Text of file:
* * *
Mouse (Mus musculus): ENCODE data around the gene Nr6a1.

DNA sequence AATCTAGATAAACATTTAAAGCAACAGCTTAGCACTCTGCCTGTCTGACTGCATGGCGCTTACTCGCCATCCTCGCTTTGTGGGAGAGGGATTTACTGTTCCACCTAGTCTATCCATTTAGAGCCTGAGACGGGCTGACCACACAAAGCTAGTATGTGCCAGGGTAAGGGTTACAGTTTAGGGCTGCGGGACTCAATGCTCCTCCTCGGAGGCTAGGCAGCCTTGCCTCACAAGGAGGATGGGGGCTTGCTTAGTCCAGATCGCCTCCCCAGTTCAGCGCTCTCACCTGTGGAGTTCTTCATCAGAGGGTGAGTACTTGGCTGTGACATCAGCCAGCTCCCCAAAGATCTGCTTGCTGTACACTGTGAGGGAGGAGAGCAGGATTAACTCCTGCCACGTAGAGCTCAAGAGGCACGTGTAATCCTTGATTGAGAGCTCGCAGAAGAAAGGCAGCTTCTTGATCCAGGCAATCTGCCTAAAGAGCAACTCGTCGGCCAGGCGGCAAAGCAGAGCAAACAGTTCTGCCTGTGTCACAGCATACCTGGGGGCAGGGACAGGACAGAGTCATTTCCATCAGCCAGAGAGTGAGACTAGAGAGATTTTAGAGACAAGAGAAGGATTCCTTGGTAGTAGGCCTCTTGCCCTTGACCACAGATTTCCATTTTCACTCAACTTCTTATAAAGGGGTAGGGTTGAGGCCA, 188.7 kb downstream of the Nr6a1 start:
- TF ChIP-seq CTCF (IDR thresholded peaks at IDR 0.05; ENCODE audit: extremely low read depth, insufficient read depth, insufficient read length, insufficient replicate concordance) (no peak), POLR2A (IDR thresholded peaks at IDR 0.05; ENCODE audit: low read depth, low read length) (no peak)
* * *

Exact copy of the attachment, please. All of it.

Mouse (Mus musculus): ENCODE data around the gene Nr6a1.

DNA sequence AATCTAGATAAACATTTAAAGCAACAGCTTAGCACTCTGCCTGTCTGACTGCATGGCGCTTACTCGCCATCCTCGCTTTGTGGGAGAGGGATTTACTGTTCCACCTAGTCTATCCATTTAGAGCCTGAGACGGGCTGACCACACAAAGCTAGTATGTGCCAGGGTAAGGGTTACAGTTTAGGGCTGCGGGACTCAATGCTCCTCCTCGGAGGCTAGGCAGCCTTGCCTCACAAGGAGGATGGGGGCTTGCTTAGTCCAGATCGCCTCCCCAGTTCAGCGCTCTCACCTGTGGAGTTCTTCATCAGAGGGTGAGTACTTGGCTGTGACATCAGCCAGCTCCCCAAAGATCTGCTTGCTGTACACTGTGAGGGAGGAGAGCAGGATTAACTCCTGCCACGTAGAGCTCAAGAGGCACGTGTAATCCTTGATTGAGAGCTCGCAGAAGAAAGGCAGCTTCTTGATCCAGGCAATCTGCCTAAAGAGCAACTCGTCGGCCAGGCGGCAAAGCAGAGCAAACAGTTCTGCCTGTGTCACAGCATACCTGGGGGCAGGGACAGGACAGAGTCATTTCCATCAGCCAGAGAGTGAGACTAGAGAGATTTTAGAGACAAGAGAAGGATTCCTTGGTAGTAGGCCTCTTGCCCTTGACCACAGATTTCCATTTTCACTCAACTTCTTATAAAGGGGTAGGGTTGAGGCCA, 188.7 kb downstream of the Nr6a1 start:
- TF ChIP-seq CTCF (IDR thresholded peaks at IDR 0.05; ENCODE audit: extremely low read depth, insufficient read depth, insufficient read length, insufficient replicate concordance) (no peak), POLR2A (IDR thresholded peaks at IDR 0.05; ENCODE audit: low read depth, low read length) (no peak)